Every year, I post a retrospective about what it’s been like to start up a company. If you want to catch up, check out past posts in the Brent Ozar Unlimited tag. This post covers year 11 of the company: May 2021 to April 2022.
Normally I do a blog post that weaves a few things together into a story, but this year, let’s just dump the rollercoaster into a bullet point list:
- June: Stack Overflow got acquired, and Erika and I had a financial windfall thanks to Jeff & Joel’s very generous stock option grants. We almost built a house in Iceland – we bought two plots and picked a builder, but Erika and I couldn’t agree on the details.
- July-August: our time in Iceland drew to a close and we started planning to come back to the States. I decided that Black Friday 2021 would be the last year for my Live Class Season Pass, and I would gradually start retiring from live classes before my 50th birthday.
- September: while still in Iceland, Erika and I decided to divorce. We’d been together for ~21 years.
- October: we moved back to the States, into separate places in San Diego.
- November: my annual Black Friday sale brought in about $1.5M, the best one so far. However, to minimize the number of weeks I was stuck in front of a camera, I had redesigned the teaching schedule in a compact, challenging way. I would teach European classes Mon-Weds starting near midnight my time, and then taught US classes Weds-Fri. That let me get down to teaching just 1 week per month, but those long-hour, time-zone-flipping weeks were mentally and physically demanding.
- December-January: I closed on a condo in Mexico thanks to Erika’s help, and I moved down there. I planned to stay there permanently and coast into retirement there.
- April: after really missing people and cars, I bought a house in Las Vegas and moved back to the US. That also changed my retirement strategy – I would need to keep working if I wanted to buy fancy cars.
This year was one of the most mentally challenging years of my life.
Some years, I feel like I’m steadily making progress towards a goal. Looking back at Year 11, I was running around like a chicken with my head cut off. I don’t have a nice, methodical story to tell for Year 11. I think if any one of a number of things would have happened just a little differently, Year 11 would have had an entirely different outcome. Year 11 was like one of those Seconds From Disaster shows where a whole bunch of little things add up to a surprisingly bad consequence.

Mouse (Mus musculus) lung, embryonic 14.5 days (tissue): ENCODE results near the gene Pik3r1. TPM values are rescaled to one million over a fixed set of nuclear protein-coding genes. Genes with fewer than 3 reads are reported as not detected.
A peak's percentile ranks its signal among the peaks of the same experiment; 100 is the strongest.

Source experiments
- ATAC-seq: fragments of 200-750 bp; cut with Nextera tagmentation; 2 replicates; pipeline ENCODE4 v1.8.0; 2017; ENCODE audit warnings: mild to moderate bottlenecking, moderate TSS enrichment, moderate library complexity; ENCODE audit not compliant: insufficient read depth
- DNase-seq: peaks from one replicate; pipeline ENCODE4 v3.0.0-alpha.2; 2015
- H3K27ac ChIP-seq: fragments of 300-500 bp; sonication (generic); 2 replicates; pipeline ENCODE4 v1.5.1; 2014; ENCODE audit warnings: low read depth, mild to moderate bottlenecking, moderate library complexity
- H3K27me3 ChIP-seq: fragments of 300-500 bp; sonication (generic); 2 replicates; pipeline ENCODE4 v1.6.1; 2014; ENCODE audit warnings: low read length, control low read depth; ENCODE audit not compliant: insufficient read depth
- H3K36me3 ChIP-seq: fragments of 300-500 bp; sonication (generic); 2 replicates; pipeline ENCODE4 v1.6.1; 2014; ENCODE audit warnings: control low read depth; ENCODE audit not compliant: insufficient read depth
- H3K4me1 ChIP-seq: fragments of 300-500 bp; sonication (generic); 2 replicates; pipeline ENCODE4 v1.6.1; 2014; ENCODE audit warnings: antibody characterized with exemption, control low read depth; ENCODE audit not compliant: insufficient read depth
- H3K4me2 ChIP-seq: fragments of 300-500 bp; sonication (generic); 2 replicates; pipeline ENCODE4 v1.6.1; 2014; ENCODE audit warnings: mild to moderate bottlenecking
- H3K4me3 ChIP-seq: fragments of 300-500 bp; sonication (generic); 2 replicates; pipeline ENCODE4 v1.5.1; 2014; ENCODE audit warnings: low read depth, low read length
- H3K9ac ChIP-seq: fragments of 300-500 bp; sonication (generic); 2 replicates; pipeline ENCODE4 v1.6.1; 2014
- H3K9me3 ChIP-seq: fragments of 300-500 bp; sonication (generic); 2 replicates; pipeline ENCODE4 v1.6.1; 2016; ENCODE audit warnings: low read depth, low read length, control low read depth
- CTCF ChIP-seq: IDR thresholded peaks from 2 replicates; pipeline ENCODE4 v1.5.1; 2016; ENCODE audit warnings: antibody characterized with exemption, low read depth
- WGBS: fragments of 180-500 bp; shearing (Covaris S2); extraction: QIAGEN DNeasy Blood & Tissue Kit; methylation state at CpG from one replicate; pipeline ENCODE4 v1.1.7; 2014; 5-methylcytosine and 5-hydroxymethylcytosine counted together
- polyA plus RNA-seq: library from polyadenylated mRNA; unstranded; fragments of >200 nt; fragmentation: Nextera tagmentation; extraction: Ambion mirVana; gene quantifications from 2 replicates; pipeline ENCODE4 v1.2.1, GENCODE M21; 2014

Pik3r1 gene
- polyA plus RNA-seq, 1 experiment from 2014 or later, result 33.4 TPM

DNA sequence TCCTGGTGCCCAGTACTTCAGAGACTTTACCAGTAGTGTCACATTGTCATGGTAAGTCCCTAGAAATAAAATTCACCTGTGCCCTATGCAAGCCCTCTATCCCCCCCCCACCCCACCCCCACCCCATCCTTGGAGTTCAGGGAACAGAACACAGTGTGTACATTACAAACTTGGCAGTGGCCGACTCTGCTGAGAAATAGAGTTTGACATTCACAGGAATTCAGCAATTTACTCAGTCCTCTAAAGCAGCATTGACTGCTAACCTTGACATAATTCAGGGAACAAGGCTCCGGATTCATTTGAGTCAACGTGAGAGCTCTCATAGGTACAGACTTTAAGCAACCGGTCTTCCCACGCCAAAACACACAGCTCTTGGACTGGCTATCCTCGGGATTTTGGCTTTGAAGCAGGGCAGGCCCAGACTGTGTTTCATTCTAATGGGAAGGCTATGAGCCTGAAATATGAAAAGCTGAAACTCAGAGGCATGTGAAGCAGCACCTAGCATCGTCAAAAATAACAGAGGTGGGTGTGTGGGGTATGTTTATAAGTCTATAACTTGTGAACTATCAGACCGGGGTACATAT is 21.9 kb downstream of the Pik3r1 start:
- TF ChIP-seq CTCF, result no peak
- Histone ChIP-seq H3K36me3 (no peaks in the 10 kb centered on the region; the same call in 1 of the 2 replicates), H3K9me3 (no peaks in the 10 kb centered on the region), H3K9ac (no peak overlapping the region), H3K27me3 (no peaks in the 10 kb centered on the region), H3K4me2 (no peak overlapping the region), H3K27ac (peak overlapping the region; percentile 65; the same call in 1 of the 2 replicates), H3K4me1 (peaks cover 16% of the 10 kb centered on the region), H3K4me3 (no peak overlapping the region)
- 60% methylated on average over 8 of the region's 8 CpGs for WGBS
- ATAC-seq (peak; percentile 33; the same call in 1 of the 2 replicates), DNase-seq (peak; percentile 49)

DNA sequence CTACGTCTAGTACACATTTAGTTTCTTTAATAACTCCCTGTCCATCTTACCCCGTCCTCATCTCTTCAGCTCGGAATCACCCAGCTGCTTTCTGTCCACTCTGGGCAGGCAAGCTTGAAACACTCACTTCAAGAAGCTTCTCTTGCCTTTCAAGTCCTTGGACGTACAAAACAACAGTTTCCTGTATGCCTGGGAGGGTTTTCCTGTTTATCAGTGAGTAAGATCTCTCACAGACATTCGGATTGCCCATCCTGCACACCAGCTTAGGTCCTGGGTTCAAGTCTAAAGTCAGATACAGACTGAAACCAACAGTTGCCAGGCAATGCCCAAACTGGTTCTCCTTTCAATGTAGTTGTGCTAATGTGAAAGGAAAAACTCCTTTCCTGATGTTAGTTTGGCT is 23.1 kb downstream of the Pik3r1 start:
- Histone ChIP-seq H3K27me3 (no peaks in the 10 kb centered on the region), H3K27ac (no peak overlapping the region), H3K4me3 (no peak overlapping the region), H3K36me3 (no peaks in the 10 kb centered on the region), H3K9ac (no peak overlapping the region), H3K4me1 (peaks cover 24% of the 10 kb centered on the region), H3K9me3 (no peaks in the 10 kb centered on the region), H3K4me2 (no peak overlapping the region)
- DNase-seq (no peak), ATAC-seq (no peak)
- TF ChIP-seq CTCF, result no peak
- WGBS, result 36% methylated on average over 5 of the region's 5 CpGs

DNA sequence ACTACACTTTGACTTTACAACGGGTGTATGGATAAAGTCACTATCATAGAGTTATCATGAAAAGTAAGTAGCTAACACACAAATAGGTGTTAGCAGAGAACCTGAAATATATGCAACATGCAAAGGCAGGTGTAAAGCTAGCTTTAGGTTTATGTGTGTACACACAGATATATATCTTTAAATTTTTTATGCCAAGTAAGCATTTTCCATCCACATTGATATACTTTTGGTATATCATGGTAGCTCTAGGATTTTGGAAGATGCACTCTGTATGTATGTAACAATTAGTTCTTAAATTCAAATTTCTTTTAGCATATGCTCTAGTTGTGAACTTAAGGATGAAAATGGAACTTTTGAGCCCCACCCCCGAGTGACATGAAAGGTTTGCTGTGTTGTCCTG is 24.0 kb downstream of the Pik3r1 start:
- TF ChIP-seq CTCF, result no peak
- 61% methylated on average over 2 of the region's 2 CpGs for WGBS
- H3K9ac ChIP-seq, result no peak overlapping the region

So let’s just zoom out and talk big picture.
~18 months into the pandemic, I ran out of gas.
Erika and I were living in Iceland when suddenly my health started taking a weird turn. I coughed constantly and I started dry heaving – often enough to where I had a hard time keeping my asthma medicine down. At first, I couldn’t pinpoint the root cause: a volcanic eruption had made the air quality worse, I couldn’t get my normal asthma medicine in Iceland, and our diet had been changing a lot.
Looking back, I can see that it was stress. I was out of gas, and it was taking a toll on me physically.
That’s a weird thing to write because Erika and I were about as lucky as anybody could be during the pandemic. We were gallivanting around Iceland, making a great living teaching online classes, and didn’t seem to have a care in the world. However, the divisive politics of the time were leading to tough relationships with family members, we struggled with what we wanted out of life long term, argued a lot about our future, and I was coming to terms with my pansexuality.
Starting the divorce process obviously made the stress worse in the short term. I had a very clear vision that my life for the next several months would be running on a track, jumping over a series of hurdles. None of the hurdles were large, and none of them were life-or-death. I just needed to do the best job I could of making forward progress, jumping over each hurdle in order, and continuing on even if I didn’t clear one of them as well as I’d like.
The hurdles were things like taking an inventory of our assets, getting my own place set up, writing the marketing material for the Black Friday sale, teaching the first week-long stint of my Mastering classes back to back, closing on the Mexico condo, etc.
The finish line was December 11, 2021. On that date, I’d be done teaching the first round of classes after the Black Friday signups, and I sprinted down to Mexico.
I hit the finish line in Cabo,
and realized I couldn’t live there.